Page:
Song degradation in the hole-nesting pied flycatcher Ficedula hypoleuca: Implications for polyterritorial behaviour in contrasting habitat-types

Research output: Contribution to journalJournal articleResearchpeer-review

In the hole-nesting pied flycatcher, Ficedula hypoleuca, a male may become polyterritorial

after attracting a primary female. However, the female may recognize her mate's song

and attack other females that associate with him. Differences in sound degradation amongst

different habitats and within nestboxes may, therefore, be important for male and female behaviour

since the male may have to move outside female hearing range to avoid harassment,

and the female may have to listen for the mate to be able to locate competing females. This

may be difficult from inside the nest cavity.We used ten common song elements to test sound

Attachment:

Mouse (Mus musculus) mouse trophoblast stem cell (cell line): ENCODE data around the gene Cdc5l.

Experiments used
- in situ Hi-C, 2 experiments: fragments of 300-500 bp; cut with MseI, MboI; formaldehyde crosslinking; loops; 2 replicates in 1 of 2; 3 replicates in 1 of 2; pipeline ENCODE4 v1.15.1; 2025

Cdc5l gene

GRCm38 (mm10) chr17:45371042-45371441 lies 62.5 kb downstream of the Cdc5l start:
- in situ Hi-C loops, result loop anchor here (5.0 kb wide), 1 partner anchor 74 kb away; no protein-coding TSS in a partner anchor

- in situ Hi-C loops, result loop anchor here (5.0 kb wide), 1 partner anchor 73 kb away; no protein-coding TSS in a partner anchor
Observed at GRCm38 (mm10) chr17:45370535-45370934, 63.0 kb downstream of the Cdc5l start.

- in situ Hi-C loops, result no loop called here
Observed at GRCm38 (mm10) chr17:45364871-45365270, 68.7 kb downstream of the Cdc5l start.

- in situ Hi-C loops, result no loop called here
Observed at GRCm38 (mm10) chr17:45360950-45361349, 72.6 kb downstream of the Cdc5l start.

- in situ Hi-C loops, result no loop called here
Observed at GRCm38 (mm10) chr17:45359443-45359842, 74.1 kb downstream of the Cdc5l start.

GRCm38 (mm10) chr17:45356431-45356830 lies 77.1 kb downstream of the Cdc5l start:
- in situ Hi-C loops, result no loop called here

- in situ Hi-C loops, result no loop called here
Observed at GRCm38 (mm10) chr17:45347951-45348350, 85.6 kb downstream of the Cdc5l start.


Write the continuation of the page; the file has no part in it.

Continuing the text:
degradation with distance in a mixed coniferous and a mixed deciduous forest, measuring

broadcast sounds both inside and outside nestboxes. On average, sound degradation increased

to a larger extent with distance in the deciduous than the coniferous forest. This is consistent

with the shorter polyterritorial distances of flycatchers in the deciduous forest. Furthermore,

song degradation was stronger inside the nestboxes. Being inside may, therefore, reduce a

female's possibility of detecting and recognizing songs. This may be one reason why female

pied flycatchers spend little time within the nest cavity before incubation unlike some other

hole nesting species.

Original languageEnglish
Pages (from-to)1161-1178
Publication statusPublished - 2007

Bibliographical note

Keywords: sound degradation, pied flycatcher, Ficedula hypoleuca, polyterritorial, holenesting.

ID: 8699455